A common theme I’ve seen with folks for years is how they handle “I changed my mind.” It’s a theme that carries into their business and personal lives.
Here’s are two examples:
1. I’m often contacted for a complimentary consultation from someone who wants to discuss coaching. They take the time to fill out the form on my site and state why they’d like to speak with me. I’m very responsive to returning emails within 24-48 hours. We set up an agreed-upon time to speak. The date arrives, and they don’t show up—no call or email.
2. You’ve had a great conversation with someone who says they want to use your services. You probably work with an agreement, proposal, contract, or invoice to initiate your work together. Everything looks like it’s a go. You might set up a call or meeting to finalize things, especially if they need to check out some things like scheduling, time considerations, or budgets. And you don’t hear from them again. You make several attempts to contact them, and there is no response.
They changed their mind.
Why do people disappear?
Here are a few common reasons why people don’t admit they changed their mind
- It’s too confrontational. They say they’re uncomfortable being so honest. They feel too vulnerable and fear the reaction from the other person.
- Other priorities come up that require their attention. You aren’t one of them. They may or may not get back to you.
- They made a mistake in saying yes, and they are embarrassed to admit it. The decision might have been made impulsively, and disappointing others or “looking bad” is something they want to avoid.
- They don’t want to deal with it. Too stressful, too much work. They might not know what to say, and if no relationship has been established, they feel no further action is essential.
- It’s a habit. They don’t give it another thought.
I admit that “I changed my mind” without a word can be a button-pusher for me because I appreciate and advocate communication. Who you are and what you do speaks volumes to people. People respond favorably to congruency and less favorable with inconsistencies. Congruency fosters trust.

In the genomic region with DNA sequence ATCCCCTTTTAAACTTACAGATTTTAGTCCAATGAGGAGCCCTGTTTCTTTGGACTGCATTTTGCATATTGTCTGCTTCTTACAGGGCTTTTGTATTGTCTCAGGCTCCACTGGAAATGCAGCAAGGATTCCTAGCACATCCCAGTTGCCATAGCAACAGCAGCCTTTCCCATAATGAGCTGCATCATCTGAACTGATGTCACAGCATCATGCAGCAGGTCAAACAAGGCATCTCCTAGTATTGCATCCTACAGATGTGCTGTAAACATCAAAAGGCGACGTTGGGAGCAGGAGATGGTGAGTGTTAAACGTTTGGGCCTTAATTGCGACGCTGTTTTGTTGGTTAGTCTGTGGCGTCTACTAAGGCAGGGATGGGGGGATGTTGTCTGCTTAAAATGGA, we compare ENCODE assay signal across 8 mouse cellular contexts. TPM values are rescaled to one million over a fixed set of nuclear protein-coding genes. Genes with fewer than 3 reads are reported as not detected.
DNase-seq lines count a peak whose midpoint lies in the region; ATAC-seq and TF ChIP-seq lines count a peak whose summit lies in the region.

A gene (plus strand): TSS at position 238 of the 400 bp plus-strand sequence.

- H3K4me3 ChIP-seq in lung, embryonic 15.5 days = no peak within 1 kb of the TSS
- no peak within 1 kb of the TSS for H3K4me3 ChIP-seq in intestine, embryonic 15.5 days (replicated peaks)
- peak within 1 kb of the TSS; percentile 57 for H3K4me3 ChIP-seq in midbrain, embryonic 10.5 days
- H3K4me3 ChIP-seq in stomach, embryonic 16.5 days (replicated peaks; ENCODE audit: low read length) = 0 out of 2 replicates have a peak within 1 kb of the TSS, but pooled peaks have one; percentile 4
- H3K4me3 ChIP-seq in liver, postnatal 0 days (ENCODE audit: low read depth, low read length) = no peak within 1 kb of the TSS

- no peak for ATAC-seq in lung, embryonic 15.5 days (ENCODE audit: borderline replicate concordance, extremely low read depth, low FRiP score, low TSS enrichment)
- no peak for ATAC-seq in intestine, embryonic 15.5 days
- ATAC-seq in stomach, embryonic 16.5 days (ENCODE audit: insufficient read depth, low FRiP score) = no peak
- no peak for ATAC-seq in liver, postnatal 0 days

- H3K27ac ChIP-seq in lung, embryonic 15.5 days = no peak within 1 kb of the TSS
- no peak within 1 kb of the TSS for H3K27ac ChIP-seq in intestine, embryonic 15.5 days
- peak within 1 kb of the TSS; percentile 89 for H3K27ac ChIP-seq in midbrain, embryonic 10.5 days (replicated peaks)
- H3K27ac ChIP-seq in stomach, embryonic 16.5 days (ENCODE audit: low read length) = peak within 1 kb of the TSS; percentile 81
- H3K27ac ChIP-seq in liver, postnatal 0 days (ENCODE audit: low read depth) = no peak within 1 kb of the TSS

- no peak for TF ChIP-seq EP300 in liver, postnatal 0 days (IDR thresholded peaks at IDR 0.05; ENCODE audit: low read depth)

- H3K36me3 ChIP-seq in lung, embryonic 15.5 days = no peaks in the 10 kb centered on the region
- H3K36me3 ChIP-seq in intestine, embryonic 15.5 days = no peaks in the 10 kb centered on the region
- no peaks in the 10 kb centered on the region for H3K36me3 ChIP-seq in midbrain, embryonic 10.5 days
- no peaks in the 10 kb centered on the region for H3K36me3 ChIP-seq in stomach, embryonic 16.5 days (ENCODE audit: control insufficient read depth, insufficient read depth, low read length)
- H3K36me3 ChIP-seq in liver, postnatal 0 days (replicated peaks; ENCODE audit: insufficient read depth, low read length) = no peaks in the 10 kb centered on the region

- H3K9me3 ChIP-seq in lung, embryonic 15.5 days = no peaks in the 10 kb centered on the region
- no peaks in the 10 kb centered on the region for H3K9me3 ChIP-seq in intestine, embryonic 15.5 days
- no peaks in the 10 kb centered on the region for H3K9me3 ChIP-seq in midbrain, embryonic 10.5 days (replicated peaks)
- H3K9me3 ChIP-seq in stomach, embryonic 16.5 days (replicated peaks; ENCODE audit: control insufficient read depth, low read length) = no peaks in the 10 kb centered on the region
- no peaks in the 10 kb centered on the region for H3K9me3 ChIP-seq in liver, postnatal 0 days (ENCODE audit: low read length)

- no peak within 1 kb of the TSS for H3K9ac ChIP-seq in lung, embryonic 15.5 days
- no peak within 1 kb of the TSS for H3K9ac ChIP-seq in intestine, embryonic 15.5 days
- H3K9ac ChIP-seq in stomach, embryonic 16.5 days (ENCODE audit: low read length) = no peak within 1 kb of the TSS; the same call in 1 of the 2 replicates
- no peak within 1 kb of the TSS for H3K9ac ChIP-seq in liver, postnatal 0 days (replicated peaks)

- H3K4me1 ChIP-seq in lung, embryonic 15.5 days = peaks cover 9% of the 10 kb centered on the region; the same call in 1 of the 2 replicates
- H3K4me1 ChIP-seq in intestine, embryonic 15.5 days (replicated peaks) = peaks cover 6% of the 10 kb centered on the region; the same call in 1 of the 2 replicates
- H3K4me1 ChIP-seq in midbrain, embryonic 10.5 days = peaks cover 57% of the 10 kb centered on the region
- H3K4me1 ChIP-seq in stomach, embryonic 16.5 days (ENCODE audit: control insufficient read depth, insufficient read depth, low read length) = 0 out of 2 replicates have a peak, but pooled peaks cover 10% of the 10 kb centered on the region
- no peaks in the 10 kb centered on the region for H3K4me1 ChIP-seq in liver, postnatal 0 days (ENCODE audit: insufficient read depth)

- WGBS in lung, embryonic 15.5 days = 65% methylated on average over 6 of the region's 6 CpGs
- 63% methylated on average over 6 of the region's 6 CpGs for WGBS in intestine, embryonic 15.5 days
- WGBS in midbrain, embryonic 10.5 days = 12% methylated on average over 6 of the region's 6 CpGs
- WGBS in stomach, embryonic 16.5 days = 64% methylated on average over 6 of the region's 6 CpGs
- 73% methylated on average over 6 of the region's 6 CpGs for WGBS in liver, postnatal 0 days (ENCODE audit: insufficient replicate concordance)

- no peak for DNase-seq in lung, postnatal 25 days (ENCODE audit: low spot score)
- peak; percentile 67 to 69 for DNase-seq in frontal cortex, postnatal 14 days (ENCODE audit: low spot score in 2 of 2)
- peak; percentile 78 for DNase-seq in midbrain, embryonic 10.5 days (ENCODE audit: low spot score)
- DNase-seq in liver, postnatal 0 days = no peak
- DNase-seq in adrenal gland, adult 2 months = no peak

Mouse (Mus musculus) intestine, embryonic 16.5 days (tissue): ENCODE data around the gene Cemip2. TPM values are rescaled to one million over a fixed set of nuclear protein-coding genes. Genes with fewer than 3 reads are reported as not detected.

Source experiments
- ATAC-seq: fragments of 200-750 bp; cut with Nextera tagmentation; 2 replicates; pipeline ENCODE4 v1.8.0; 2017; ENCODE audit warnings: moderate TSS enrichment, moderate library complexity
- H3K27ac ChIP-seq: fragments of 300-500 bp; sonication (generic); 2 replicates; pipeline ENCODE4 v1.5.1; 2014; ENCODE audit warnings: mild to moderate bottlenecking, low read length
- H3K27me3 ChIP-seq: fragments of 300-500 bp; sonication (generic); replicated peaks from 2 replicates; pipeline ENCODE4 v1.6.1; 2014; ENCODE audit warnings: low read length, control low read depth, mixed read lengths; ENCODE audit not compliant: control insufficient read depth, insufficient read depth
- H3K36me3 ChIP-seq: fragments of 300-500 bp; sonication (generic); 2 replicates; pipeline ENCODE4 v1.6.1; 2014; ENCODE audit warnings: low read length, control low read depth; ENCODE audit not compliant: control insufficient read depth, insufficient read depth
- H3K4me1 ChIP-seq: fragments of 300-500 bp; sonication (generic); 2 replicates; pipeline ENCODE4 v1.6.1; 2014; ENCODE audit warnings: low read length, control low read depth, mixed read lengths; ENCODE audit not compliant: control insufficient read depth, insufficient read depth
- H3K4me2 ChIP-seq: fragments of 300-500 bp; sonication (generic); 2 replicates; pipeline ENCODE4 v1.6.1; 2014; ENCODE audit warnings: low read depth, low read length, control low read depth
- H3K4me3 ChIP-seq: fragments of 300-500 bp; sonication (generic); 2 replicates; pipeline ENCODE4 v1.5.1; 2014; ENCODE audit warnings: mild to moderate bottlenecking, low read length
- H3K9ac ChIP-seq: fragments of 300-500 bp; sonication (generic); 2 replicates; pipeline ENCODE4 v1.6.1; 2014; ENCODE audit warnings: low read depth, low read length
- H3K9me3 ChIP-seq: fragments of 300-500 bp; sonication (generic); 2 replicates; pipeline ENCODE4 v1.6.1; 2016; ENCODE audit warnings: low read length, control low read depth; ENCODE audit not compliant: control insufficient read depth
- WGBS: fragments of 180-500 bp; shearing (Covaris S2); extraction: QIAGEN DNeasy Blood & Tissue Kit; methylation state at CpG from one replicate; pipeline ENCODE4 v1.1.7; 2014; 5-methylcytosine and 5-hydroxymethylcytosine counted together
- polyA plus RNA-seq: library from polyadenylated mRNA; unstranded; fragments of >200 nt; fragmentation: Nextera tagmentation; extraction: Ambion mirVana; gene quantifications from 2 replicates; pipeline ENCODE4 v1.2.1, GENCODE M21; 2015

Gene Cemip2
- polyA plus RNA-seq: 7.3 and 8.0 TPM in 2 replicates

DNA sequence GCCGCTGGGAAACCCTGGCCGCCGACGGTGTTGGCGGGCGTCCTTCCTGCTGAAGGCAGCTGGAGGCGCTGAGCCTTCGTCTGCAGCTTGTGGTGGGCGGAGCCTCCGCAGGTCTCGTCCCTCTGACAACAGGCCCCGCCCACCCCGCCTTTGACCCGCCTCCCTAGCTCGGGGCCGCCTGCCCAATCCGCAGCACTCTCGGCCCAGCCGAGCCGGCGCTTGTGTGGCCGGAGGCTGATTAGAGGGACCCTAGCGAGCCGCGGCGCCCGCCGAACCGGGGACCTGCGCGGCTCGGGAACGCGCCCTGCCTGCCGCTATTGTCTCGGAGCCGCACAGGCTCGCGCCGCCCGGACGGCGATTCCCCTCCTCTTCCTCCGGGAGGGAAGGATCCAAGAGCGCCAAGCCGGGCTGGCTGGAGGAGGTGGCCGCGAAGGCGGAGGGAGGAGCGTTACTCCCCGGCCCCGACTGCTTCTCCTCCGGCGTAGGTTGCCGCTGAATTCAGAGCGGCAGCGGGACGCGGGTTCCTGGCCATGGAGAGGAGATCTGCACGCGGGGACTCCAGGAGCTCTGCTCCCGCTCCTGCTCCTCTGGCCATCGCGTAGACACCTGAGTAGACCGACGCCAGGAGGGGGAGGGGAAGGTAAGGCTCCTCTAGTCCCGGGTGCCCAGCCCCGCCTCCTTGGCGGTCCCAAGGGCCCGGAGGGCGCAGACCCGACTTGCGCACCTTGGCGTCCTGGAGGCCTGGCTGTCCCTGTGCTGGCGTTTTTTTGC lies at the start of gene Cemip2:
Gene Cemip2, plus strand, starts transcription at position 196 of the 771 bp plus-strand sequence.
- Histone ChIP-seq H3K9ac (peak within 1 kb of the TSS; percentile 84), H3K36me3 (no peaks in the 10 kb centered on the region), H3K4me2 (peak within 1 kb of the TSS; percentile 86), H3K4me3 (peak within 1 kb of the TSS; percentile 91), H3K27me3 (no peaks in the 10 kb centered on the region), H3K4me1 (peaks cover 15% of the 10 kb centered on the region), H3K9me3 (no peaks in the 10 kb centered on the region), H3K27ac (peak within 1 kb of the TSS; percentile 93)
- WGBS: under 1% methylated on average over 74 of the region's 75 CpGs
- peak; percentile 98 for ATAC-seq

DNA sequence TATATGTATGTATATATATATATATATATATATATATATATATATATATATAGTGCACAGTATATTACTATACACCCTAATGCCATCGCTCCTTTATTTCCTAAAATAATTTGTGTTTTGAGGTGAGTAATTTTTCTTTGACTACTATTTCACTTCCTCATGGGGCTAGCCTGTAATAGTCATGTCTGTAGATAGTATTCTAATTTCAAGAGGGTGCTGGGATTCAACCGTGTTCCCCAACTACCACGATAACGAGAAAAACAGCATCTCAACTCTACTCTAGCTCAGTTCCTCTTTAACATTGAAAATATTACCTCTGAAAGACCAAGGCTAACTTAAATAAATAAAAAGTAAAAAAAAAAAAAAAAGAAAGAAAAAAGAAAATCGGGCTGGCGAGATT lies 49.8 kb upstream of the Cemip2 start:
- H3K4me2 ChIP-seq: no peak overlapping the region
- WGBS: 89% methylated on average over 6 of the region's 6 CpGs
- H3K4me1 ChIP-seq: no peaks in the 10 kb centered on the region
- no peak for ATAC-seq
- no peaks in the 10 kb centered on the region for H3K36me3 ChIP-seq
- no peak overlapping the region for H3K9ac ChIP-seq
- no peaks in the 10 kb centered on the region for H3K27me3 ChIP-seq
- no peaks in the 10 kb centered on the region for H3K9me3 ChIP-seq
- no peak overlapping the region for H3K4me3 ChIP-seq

Do your words and actions match, or do you say one thing and do another?
Avoiding situations as being unpleasant or uncomfortable diminishes reputation, trust, and credibility. For me, integrity is one of my highest core values. I see showing up and taking 100% responsibility for actions as critical elements to having integrity.
What you might not realize is that when you make mistakes or avoid situations, you abandon yourself by not showing up, speaking up, and standing up for who you are. If you’re on a journey to grow yourself as a person as well as your business, I guarantee that on some level, you will feel the effects on your self-esteem and confidence don’t take 100% responsibility for who you are and what you do (or don’t do!)
How do you handle situations when you need to change your mind?
Anything you need to clear up or clean up?
I’ve said many times that every experience offers healing and growth opportunities. You might be amazed at how much more peaceful and abundant life is when you show up and embrace them all!
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